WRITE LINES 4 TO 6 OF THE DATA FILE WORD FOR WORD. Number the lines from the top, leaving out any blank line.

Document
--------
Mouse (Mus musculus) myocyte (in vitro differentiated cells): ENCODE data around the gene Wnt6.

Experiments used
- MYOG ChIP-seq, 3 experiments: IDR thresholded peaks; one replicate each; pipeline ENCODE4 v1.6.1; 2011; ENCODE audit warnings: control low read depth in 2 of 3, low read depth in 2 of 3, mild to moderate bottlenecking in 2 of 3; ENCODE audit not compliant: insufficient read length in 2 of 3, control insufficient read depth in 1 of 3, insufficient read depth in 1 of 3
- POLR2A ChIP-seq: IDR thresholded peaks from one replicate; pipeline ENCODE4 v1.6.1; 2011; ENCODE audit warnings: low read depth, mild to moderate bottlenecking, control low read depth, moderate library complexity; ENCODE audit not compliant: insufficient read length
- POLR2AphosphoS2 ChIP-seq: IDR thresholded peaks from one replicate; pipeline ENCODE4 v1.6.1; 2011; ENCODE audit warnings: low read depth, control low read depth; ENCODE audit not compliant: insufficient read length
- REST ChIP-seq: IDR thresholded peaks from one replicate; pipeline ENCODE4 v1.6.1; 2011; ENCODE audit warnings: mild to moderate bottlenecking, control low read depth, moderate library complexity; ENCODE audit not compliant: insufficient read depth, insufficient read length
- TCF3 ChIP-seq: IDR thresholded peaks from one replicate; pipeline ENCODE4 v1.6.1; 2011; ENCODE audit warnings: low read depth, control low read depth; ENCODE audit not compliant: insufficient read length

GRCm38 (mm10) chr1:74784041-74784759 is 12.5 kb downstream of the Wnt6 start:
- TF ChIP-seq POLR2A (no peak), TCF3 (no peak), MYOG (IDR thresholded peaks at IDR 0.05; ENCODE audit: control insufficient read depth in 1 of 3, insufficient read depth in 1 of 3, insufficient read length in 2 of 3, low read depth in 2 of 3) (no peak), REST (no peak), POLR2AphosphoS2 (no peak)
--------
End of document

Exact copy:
- POLR2A ChIP-seq: IDR thresholded peaks from one replicate; pipeline ENCODE4 v1.6.1; 2011; ENCODE audit warnings: low read depth, mild to moderate bottlenecking, control low read depth, moderate library complexity; ENCODE audit not compliant: insufficient read length
- POLR2AphosphoS2 ChIP-seq: IDR thresholded peaks from one replicate; pipeline ENCODE4 v1.6.1; 2011; ENCODE audit warnings: low read depth, control low read depth; ENCODE audit not compliant: insufficient read length
- REST ChIP-seq: IDR thresholded peaks from one replicate; pipeline ENCODE4 v1.6.1; 2011; ENCODE audit warnings: mild to moderate bottlenecking, control low read depth, moderate library complexity; ENCODE audit not compliant: insufficient read depth, insufficient read length